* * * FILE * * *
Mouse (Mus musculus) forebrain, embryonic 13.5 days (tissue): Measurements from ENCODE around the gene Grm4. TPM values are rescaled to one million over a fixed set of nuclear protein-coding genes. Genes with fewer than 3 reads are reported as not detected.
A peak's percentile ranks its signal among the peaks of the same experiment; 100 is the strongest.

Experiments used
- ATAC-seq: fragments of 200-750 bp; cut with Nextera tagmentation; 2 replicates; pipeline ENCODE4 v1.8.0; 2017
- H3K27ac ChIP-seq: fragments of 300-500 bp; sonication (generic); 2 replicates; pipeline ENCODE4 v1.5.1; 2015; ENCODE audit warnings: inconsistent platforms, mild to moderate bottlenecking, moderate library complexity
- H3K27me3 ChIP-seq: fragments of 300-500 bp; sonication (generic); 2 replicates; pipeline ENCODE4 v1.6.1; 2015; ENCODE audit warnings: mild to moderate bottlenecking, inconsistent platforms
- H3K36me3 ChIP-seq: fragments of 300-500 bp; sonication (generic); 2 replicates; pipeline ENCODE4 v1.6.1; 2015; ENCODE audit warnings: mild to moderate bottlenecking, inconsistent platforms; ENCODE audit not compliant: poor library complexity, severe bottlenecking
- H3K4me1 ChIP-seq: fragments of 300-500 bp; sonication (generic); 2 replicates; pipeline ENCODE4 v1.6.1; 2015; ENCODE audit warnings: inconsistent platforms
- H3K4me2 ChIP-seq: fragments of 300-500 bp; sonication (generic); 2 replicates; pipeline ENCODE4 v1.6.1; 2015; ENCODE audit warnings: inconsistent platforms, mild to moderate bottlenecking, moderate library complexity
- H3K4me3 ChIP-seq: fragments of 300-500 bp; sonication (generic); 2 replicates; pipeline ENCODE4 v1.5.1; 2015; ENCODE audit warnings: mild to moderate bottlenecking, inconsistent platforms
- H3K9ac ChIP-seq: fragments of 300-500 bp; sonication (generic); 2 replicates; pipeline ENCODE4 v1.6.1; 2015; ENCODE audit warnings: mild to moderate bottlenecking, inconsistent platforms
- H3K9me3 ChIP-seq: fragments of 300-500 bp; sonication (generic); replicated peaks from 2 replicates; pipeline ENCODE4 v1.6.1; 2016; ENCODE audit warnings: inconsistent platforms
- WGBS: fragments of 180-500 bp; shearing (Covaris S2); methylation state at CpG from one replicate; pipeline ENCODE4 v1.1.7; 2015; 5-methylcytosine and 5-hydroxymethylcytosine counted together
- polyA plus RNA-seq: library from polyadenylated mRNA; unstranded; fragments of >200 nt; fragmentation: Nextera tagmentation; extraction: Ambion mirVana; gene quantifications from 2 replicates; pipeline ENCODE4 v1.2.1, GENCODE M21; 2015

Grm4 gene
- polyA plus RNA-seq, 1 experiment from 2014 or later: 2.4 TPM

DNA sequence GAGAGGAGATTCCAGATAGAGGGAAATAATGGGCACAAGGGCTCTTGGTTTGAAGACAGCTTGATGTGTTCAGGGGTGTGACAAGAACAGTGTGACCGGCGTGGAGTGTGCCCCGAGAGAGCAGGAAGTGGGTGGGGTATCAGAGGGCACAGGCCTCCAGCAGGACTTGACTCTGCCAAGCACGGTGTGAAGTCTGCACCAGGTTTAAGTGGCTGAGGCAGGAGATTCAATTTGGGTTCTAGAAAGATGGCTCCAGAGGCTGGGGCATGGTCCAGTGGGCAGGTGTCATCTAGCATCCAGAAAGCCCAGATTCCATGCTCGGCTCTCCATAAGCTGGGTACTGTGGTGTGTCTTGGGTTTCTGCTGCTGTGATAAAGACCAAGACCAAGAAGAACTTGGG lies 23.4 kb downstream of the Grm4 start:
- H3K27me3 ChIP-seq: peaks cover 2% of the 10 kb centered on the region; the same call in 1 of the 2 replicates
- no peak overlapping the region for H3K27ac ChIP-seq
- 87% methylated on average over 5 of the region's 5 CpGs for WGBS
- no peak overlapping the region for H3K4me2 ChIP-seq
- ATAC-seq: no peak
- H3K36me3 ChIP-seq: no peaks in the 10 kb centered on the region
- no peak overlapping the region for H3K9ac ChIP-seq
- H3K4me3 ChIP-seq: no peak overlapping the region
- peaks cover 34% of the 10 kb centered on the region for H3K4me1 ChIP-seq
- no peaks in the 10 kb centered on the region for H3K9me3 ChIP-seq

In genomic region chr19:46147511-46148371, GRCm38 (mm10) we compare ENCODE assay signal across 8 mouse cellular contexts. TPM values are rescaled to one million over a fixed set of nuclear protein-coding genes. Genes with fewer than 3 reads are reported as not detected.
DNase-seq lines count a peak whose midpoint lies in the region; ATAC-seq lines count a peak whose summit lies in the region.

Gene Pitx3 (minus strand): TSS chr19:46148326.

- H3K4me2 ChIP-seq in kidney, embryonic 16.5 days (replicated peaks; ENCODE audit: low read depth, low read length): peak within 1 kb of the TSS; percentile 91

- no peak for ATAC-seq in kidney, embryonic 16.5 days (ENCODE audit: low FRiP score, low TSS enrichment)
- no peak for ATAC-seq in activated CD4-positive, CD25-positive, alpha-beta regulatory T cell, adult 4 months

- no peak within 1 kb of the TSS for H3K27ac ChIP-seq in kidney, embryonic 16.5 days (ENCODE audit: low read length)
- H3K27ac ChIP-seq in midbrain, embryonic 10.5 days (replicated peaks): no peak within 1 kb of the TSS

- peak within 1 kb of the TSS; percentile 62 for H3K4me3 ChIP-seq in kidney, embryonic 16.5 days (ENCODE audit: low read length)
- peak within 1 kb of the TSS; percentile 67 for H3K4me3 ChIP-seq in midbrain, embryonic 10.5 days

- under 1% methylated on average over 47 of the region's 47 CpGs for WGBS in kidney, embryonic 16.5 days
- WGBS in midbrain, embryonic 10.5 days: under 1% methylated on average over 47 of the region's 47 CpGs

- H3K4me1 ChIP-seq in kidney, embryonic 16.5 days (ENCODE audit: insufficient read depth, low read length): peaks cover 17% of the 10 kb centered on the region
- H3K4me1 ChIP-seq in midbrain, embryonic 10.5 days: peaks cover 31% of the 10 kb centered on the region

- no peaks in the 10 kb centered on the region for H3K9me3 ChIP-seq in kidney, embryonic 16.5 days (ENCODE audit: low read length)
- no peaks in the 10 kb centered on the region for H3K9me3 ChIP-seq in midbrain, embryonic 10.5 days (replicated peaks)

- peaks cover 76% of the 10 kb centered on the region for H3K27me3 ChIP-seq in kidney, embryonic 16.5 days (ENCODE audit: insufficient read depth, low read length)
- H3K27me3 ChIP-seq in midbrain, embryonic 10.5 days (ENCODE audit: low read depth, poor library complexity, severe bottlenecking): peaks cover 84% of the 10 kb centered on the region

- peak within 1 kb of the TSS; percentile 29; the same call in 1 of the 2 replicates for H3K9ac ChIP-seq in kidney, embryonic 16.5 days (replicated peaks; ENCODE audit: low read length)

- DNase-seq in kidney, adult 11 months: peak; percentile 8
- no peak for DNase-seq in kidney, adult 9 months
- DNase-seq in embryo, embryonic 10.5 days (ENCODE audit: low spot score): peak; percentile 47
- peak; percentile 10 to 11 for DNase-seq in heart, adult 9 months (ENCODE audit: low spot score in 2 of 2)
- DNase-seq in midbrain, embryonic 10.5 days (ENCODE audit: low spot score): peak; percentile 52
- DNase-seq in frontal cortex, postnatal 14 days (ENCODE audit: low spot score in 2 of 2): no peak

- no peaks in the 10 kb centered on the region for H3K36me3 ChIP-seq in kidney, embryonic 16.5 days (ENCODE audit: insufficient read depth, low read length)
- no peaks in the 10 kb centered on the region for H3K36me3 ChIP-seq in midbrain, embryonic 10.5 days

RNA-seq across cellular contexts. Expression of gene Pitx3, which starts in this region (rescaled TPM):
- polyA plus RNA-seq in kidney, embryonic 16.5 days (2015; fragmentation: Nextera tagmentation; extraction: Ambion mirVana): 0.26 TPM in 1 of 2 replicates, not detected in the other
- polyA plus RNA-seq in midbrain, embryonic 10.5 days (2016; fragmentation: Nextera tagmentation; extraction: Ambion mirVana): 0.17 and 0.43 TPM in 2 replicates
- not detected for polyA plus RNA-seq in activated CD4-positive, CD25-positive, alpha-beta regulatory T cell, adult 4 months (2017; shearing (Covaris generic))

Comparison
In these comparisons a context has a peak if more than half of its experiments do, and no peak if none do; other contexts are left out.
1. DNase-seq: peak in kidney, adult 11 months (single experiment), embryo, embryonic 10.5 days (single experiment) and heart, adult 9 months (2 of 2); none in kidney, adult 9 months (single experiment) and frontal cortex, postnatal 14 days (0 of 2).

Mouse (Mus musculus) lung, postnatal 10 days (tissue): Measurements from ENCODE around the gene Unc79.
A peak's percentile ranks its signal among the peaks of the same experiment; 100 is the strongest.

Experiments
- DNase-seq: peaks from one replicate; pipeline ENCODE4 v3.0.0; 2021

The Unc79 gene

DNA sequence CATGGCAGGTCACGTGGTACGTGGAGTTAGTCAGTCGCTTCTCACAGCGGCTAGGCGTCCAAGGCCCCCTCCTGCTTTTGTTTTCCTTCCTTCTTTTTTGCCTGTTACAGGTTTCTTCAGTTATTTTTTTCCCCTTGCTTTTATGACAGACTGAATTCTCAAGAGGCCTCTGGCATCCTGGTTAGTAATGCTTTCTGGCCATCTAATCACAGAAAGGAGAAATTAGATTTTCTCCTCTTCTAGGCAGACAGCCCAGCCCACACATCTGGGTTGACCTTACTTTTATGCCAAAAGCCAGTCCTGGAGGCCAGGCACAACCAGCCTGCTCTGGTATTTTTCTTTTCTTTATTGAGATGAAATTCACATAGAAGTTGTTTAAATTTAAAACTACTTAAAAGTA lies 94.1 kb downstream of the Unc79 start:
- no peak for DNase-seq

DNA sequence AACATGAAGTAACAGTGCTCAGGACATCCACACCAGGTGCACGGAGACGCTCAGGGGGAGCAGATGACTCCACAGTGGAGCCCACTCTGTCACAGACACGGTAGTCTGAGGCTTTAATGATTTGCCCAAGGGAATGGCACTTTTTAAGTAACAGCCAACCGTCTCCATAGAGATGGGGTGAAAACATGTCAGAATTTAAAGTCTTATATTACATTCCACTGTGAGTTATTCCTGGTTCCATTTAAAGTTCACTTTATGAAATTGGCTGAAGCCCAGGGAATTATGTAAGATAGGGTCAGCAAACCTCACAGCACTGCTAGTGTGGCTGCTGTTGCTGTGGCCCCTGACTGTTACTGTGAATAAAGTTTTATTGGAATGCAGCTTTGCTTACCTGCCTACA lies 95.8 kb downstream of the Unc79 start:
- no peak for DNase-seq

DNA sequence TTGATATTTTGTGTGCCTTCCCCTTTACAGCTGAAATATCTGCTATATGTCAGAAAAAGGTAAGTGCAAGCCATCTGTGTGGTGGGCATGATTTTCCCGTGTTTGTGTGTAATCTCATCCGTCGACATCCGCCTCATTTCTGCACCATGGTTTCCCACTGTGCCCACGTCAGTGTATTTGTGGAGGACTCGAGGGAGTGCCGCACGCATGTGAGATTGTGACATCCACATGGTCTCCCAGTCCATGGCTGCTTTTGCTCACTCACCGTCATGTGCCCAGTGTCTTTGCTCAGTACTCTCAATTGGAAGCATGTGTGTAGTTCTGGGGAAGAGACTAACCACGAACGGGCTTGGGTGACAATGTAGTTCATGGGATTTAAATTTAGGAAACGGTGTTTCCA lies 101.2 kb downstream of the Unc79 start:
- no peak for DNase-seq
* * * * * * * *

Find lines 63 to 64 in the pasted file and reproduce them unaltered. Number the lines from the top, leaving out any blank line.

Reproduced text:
A peak's percentile ranks its signal among the peaks of the same experiment; 100 is the strongest.

Experiments